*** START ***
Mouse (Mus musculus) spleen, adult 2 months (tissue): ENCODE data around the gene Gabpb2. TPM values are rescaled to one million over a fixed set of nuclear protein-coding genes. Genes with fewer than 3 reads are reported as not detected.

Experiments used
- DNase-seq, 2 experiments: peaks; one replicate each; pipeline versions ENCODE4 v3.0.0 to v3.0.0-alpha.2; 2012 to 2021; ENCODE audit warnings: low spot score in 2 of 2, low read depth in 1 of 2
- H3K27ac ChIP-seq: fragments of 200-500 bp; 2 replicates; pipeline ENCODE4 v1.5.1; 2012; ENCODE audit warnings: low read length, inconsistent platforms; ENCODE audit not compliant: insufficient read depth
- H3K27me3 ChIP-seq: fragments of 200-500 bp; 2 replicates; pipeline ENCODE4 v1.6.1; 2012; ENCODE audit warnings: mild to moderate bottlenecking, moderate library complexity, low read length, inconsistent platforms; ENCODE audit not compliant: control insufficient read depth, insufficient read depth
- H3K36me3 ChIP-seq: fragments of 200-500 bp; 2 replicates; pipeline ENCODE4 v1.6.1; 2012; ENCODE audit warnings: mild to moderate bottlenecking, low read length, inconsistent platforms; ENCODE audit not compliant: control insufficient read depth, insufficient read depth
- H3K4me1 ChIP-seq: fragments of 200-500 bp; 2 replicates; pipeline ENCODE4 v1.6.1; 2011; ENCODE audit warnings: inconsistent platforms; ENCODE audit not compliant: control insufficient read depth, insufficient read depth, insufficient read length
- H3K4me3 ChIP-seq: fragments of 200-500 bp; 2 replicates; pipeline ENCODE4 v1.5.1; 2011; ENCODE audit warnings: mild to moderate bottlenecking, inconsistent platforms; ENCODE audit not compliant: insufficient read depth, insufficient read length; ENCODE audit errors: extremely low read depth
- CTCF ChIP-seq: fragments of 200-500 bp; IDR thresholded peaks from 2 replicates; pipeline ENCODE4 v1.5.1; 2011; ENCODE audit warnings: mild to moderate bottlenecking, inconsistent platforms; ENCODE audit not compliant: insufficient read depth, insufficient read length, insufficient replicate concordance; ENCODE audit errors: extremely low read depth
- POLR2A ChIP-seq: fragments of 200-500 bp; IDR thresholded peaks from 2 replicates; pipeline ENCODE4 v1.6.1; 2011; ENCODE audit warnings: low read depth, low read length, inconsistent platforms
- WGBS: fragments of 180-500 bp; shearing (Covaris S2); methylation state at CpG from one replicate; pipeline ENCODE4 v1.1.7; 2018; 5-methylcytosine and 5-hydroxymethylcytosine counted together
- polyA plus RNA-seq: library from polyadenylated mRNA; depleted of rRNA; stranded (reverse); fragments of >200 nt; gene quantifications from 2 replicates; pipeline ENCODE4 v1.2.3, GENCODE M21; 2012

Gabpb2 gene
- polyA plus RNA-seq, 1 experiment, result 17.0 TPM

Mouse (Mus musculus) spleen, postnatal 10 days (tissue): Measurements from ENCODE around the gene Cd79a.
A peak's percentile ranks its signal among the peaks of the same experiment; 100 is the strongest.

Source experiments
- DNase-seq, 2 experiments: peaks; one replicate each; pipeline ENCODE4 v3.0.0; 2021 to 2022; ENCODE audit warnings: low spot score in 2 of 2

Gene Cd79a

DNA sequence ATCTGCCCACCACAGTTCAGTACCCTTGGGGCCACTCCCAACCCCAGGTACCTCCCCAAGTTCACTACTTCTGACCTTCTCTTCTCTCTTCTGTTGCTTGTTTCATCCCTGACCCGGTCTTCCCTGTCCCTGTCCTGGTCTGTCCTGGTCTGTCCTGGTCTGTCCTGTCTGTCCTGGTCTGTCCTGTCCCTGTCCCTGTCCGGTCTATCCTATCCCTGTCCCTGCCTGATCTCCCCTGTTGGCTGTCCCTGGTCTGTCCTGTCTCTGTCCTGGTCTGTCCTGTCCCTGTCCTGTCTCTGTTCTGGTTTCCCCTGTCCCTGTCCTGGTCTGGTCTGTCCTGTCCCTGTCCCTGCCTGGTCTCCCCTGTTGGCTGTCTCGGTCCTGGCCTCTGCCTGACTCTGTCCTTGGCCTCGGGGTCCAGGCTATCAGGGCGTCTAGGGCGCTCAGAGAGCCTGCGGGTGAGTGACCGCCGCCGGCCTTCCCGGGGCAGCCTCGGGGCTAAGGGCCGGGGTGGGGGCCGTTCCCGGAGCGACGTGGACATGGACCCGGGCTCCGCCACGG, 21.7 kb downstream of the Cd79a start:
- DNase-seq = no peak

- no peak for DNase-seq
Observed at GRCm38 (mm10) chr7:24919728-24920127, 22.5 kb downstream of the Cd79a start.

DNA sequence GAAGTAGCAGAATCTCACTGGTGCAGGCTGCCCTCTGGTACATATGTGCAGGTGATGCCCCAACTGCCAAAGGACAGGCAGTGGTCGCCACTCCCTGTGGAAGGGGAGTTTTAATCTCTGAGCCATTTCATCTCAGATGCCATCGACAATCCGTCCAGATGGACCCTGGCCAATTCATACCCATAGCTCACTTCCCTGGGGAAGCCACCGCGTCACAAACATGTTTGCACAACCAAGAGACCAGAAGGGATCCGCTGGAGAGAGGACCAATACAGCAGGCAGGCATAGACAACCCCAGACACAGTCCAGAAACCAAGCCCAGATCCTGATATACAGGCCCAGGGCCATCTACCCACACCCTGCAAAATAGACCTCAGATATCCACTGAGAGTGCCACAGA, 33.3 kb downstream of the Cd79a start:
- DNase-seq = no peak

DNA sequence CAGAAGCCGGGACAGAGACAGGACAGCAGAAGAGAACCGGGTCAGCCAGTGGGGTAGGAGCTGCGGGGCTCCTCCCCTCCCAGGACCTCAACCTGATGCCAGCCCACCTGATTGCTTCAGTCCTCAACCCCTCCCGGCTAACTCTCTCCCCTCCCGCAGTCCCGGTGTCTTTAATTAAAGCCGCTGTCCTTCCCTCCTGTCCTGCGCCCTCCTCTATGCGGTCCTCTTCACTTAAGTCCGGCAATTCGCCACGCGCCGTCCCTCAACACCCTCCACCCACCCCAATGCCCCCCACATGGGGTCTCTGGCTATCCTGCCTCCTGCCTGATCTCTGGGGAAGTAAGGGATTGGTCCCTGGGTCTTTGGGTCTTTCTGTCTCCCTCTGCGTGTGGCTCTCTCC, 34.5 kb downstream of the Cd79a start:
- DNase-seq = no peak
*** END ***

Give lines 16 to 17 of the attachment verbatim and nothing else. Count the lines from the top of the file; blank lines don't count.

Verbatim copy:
A peak's percentile ranks its signal among the peaks of the same experiment; 100 is the strongest.

Source experiments